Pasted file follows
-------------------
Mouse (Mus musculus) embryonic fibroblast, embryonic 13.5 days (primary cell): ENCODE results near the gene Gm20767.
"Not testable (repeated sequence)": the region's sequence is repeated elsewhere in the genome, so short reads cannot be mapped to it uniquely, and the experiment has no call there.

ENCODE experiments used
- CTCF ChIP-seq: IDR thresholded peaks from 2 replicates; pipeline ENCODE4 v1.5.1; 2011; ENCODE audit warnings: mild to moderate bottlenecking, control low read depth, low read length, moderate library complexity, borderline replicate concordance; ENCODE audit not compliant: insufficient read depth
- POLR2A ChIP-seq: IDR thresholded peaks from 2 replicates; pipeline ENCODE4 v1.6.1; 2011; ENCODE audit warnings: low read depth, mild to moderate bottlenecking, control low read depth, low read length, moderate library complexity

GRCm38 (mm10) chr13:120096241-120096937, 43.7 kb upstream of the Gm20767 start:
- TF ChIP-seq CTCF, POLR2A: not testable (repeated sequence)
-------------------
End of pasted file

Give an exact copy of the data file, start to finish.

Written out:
Mouse (Mus musculus) embryonic fibroblast, embryonic 13.5 days (primary cell): ENCODE results near the gene Gm20767.
"Not testable (repeated sequence)": the region's sequence is repeated elsewhere in the genome, so short reads cannot be mapped to it uniquely, and the experiment has no call there.

ENCODE experiments used
- CTCF ChIP-seq: IDR thresholded peaks from 2 replicates; pipeline ENCODE4 v1.5.1; 2011; ENCODE audit warnings: mild to moderate bottlenecking, control low read depth, low read length, moderate library complexity, borderline replicate concordance; ENCODE audit not compliant: insufficient read depth
- POLR2A ChIP-seq: IDR thresholded peaks from 2 replicates; pipeline ENCODE4 v1.6.1; 2011; ENCODE audit warnings: low read depth, mild to moderate bottlenecking, control low read depth, low read length, moderate library complexity

GRCm38 (mm10) chr13:120096241-120096937, 43.7 kb upstream of the Gm20767 start:
- TF ChIP-seq CTCF, POLR2A: not testable (repeated sequence)